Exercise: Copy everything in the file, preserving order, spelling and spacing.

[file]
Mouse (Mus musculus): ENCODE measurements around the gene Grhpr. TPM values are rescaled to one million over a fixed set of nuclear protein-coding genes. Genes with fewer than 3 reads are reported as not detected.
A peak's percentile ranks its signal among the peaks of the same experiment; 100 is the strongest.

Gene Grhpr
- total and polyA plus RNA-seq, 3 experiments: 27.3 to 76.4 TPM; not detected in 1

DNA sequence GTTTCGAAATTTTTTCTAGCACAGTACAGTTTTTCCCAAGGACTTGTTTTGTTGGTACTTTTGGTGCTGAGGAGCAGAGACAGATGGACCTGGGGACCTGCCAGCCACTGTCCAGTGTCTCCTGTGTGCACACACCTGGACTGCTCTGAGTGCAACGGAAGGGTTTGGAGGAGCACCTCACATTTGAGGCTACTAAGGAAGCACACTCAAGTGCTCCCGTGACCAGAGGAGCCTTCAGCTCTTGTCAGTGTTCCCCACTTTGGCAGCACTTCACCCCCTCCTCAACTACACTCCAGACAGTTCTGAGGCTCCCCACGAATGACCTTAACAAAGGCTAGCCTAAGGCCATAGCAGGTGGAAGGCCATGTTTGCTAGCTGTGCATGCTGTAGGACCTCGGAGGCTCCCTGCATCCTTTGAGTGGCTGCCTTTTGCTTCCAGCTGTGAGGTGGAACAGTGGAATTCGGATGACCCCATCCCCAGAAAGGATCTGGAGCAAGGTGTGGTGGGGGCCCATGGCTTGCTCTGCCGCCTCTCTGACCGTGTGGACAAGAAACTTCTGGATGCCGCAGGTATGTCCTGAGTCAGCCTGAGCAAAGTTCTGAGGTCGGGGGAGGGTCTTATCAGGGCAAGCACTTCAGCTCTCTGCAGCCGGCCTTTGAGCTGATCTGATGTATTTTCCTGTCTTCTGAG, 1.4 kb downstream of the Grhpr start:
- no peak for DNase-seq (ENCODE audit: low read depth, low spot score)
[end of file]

Mouse (Mus musculus): ENCODE measurements around the gene Grhpr. TPM values are rescaled to one million over a fixed set of nuclear protein-coding genes. Genes with fewer than 3 reads are reported as not detected.
A peak's percentile ranks its signal among the peaks of the same experiment; 100 is the strongest.

Gene Grhpr
- total and polyA plus RNA-seq, 3 experiments: 27.3 to 76.4 TPM; not detected in 1

DNA sequence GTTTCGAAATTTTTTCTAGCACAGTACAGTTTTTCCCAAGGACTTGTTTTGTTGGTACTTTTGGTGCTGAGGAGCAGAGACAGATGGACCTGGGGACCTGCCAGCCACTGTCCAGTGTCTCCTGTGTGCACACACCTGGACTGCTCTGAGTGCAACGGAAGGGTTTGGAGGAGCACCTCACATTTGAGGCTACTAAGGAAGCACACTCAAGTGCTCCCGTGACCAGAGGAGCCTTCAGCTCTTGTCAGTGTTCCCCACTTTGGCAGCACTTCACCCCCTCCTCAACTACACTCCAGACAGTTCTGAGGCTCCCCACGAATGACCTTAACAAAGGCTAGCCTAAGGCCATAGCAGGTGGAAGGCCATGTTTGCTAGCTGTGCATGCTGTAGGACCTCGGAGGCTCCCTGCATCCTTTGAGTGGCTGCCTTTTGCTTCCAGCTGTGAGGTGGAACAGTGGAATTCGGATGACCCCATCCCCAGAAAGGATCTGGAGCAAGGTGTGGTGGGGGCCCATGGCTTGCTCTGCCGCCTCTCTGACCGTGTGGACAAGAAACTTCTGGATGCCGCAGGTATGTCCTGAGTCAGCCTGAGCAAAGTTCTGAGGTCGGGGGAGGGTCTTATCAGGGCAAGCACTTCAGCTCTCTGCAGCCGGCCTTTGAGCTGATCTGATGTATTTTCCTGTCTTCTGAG, 1.4 kb downstream of the Grhpr start:
- no peak for DNase-seq (ENCODE audit: low read depth, low spot score)